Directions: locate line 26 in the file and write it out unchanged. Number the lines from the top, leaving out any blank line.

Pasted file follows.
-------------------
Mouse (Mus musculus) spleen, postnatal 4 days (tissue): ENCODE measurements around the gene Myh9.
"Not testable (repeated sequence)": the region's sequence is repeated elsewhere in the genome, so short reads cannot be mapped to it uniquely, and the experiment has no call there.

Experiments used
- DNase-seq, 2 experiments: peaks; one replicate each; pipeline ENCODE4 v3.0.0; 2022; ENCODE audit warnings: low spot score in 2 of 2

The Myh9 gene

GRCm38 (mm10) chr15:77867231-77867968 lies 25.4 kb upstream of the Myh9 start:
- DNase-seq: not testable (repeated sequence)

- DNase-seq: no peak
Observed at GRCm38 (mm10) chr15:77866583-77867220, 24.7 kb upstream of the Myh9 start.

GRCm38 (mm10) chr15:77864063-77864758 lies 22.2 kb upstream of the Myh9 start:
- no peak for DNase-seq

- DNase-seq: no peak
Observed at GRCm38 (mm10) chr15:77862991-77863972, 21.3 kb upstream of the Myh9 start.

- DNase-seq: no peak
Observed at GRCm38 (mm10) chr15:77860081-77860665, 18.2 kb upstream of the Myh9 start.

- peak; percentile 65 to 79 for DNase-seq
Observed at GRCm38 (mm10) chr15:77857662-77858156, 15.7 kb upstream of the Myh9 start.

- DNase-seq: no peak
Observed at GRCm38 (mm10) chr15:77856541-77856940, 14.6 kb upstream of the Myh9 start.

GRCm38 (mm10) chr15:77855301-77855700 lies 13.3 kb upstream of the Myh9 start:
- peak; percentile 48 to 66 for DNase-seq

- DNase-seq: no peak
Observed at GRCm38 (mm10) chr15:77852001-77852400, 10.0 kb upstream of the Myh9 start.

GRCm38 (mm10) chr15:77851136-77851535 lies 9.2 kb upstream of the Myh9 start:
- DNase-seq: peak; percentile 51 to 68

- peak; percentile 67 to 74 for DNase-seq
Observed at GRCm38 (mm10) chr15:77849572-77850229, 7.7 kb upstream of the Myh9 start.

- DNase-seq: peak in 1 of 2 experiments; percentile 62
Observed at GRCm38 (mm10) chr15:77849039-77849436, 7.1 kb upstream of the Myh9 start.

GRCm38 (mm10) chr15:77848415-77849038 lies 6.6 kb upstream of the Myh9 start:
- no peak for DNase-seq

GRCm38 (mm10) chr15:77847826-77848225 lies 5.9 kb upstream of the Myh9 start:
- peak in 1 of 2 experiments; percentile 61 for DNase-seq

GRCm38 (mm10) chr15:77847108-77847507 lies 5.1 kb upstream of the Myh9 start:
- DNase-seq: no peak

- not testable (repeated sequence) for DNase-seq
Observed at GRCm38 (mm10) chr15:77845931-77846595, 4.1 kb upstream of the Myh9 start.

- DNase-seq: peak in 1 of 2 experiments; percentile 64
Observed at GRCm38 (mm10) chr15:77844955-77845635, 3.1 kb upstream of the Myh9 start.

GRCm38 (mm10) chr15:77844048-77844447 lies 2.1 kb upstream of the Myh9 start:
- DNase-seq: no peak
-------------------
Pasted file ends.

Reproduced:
- peak; percentile 67 to 74 for DNase-seq